Calcium Carbonate - N/A
|Place of Origin: Vietnam||Size: N/A||Model Number: N/A||Brand Name: N/A|
|Raw Material: Limestone||N/A: N/A|
Calcium Carbonate CaCO3 is the generic name for a variety of different minerals found all over the world. It's found in the shells of marine animals and is an active component in agricultural lime. It's a component of lime stone, marble, chalk, gypsum and precipitated chalk. Calcium carbonate ores can be found in two of the three major types of rocks: sedimentary and metamorphic. Sedimentary rocks form from sediment or from transported fragments deposited in water. Limestone, for example, is formed from inorganic remains, such as shells and skeletons. Metamorphic rocks such as marble, slate, quartzite form when a rock mass is subjected to great heat and pressure. The ore may contain other elements like magnesium, iron and manganese that affect whiteness, hardness and specific gravity.
Calcium carbonate is used in many aspects of life, either in naturally occurring state or pure form. Pure calcium carbonate is extracted from natural sources by means of various techniques like mining and quarrying.
Pure calcium carbonate (e.g. for food or pharmaceutical use), can be produced from a pure quarried source (usually marble).
We supply ground and Precipitated Calcium Carbonate..
Precipitated calcium carbonate (PCC) is an innovative product, derived from lime, which has many industrial applications. PCC is made by hydrating high-calcium quicklime, and then reacting the resulting slurry, or “milk-of-lime”, with carbon dioxide. The resulting product is extremely white and typically has a uniform narrow particle size distribution. PCC is available in numerous crystal morphologies and sizes, which can be tailored to optimize performance in a specific application.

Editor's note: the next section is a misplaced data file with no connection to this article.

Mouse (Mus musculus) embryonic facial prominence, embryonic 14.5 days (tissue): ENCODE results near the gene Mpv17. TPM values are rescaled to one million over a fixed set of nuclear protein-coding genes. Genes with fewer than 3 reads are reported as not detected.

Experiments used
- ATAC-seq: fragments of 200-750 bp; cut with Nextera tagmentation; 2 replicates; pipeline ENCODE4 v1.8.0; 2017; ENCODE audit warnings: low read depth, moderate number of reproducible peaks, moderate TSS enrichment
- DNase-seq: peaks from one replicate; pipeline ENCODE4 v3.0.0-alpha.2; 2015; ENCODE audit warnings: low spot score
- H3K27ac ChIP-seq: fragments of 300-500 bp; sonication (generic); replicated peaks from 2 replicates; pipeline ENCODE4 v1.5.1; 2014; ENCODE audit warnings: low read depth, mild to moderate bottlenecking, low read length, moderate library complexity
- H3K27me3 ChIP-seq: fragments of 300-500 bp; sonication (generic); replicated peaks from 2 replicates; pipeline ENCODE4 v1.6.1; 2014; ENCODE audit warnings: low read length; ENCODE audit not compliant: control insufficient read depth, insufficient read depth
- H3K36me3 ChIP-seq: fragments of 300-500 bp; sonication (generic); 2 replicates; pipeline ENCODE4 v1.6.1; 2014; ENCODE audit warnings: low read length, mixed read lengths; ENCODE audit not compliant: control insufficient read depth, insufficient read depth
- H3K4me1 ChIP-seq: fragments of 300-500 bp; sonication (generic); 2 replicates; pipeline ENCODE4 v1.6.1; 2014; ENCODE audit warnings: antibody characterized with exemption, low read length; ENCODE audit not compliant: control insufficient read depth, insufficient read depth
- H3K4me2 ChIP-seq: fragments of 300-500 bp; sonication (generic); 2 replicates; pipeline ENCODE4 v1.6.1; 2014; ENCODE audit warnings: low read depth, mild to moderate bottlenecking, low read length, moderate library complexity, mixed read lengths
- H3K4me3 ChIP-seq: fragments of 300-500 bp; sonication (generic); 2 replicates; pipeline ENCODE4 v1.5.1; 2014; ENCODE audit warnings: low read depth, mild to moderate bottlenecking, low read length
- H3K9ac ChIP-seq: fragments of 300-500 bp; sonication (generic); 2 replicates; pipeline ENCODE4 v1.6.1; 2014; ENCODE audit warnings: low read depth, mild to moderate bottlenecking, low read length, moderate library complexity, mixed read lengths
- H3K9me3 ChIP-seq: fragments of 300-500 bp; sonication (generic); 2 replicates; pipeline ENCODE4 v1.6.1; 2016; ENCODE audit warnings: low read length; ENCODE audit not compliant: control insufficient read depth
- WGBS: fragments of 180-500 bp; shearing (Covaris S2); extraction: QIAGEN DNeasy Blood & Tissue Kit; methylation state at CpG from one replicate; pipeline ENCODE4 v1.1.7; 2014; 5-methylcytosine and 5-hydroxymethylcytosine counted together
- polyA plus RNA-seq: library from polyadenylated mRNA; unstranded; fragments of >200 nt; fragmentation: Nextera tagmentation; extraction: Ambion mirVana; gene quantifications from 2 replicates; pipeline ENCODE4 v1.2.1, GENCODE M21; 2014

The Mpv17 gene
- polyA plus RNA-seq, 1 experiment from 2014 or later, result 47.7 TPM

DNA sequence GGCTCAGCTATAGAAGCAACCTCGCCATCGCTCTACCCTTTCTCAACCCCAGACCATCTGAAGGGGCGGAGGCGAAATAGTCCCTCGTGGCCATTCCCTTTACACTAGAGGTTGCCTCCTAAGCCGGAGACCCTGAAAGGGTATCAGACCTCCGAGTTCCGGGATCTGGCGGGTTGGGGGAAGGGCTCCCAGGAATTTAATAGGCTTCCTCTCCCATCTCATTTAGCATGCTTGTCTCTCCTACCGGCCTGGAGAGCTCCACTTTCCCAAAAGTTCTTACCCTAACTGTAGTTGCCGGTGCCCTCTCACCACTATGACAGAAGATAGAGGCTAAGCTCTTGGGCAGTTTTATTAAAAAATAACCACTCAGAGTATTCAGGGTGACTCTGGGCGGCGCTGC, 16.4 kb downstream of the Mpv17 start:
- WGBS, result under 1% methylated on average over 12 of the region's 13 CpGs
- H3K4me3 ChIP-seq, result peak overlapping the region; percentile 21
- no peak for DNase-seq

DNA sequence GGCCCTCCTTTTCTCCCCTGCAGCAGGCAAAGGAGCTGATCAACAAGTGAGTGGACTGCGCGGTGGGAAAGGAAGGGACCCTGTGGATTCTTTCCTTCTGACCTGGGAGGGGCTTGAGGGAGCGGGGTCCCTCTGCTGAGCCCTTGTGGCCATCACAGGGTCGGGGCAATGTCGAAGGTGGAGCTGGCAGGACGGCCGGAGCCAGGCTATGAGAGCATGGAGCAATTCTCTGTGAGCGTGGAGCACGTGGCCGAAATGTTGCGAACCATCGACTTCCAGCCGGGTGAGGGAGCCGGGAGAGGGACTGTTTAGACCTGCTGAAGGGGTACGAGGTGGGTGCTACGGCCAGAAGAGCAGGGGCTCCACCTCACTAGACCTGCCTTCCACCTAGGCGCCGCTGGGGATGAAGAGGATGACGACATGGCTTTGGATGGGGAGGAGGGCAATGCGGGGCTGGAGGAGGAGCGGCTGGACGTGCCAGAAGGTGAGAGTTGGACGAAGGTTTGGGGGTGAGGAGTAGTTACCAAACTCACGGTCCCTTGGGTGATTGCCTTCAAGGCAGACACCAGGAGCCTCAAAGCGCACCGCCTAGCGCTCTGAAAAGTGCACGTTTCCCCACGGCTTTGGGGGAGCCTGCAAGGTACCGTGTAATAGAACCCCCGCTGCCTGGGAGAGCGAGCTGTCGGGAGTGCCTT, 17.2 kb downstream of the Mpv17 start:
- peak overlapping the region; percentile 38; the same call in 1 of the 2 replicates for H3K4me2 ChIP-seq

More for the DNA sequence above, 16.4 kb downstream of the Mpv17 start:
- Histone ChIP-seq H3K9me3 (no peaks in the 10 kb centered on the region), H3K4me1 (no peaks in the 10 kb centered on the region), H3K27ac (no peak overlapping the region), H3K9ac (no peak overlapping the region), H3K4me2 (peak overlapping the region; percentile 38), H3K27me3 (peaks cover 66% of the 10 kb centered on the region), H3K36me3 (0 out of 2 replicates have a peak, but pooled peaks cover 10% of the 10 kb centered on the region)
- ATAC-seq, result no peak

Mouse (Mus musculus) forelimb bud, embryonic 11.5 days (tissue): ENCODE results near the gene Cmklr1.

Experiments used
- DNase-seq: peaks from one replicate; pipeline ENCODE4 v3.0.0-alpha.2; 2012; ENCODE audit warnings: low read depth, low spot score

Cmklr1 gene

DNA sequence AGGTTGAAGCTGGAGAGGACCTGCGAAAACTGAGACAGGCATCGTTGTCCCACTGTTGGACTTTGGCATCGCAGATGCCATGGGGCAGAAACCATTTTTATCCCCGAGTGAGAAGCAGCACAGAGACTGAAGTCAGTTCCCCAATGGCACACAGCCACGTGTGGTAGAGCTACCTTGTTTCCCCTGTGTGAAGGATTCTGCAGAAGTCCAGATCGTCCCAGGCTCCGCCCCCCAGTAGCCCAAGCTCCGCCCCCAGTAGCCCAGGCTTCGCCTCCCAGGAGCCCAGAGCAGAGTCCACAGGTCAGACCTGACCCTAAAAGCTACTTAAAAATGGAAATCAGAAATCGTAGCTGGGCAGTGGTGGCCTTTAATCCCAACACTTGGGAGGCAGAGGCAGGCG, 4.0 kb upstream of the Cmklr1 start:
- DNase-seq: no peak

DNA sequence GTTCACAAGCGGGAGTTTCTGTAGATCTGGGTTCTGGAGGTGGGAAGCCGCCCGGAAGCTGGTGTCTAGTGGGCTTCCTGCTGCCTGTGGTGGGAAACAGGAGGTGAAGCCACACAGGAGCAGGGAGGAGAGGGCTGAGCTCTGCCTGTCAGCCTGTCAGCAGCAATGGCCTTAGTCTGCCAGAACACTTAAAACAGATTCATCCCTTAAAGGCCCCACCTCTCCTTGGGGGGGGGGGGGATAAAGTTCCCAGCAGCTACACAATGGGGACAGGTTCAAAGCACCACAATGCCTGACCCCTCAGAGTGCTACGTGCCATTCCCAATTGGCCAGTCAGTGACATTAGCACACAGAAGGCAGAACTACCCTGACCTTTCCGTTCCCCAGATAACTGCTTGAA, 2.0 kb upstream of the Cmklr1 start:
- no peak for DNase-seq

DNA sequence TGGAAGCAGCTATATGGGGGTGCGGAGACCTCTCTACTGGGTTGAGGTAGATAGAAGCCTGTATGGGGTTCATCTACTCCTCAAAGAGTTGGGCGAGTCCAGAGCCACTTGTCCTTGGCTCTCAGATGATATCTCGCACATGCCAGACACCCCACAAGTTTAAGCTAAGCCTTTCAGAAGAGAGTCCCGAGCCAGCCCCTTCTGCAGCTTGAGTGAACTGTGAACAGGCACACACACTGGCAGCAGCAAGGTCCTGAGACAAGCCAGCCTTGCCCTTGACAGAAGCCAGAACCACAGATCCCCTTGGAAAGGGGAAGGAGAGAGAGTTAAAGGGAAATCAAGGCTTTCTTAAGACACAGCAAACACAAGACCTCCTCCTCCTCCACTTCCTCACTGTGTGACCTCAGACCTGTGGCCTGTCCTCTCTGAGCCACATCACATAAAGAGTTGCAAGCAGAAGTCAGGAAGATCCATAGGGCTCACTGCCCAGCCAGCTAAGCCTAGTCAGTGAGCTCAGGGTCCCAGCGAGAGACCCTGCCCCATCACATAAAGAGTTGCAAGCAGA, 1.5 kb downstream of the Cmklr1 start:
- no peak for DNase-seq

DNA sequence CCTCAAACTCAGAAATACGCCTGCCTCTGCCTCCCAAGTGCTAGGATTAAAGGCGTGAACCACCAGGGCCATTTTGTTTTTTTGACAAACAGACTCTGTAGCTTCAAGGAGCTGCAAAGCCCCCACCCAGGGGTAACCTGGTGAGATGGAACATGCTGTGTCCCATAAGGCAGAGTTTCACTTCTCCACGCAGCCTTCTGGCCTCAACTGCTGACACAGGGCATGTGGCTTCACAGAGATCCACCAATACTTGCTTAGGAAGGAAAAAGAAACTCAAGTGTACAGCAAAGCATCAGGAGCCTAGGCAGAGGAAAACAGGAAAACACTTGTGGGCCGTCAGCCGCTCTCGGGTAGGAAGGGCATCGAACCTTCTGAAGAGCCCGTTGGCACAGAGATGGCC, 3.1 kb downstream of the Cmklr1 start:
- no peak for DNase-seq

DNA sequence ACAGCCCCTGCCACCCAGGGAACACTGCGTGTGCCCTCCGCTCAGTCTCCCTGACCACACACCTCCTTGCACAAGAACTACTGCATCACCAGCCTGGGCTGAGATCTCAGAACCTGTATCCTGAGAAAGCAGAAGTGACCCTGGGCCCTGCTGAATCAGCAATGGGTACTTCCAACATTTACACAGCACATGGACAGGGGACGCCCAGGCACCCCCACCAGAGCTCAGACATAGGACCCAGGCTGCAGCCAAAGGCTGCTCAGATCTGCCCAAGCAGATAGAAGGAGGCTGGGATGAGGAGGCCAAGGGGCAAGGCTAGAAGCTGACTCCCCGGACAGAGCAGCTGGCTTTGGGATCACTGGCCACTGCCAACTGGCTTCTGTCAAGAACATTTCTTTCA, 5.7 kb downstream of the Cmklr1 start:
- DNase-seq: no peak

Iron Steel:-Calcium carbonate is also used in the purification of iron from iron ore in a blast furnace. The carbonate is calcinedin situto give calcium oxide, which forms a slag with various impurities present, and separates from the purified iron.
Oil Industry:-In the oil industry, calcium carbonate is added to drilling fluids as a formation-bridging and filtercake-sealing agent; it is also a weighting material which increases the density of drilling fluids to control the downhole pressure.
Paper Industry:-GCC or PCC is used as a filler in paper because they are cheaper than wood fiber. Printing and writing paper can contain 10–20% calcium carbonate. In North America, calcium carbonate has begun to replace kaolin in the production of glossy paper. Europe has been practicing this as alkaline papermaking or acid-free papermaking for some decades. PCC has a very fine and controlled particle size, on the order of 2 micrometres in diameter, useful in coatings for paper.
Paints:-Calcium carbonate is widely used as an extender in paints, in particular matte emulsion paint where typically 30% by weight of the paint is either chalk or marble.
Plastics:- It is also as a popular filler in plastics.Some typical examples include around 15 to 20% loading of chalk in unplasticized polyvinyl chloride (uPVC) drain pipe, 5 to 15% loading of stearate coated chalk or marble in uPVC window profile. PVC cables can use calcium carbonate at loadings of up to 70 phr (parts per hundred parts of resin) to improve mechanical properties (tensile strength and elongation) and electrical properties (volume resistivity). Polypropylene compounds are often filled with calcium carbonate to increase rigidity, a requirement that becomes important at high use temperatures.Here the percentage is often 20–40%.
In ceramics/glazing applications, calcium carbonate is known aswhiting, and is a common ingredient for many glazes in its white powdered form. When a glaze containing this material is fired in a kiln, the whiting acts as a flux material in the glaze. Ceramic tile adhesives typically contain 70 to 80% limestone.
An important use of calcium carbonate is in the building industry. Due to its wide abundance and properties, it has been used as a building substance since ancient times. For example, the Egyptians used limestone for building their pyramids. Another notable monument made up of white marble is the Taj Mahal in India. Today, calcium carbonate is used in construction of buildings, roads and other engineering works.
Calcium carbonate is added to a wide range of trade and do it yourself adhesives, sealants, and decorating fillers.
Decorating crack fillers contain similar levels of marble or dolomite. It is also mixed with putty in setting stained glass windows, and as a resist to prevent glass from sticking to kiln shelves when firing glazes and paints at high temperature.
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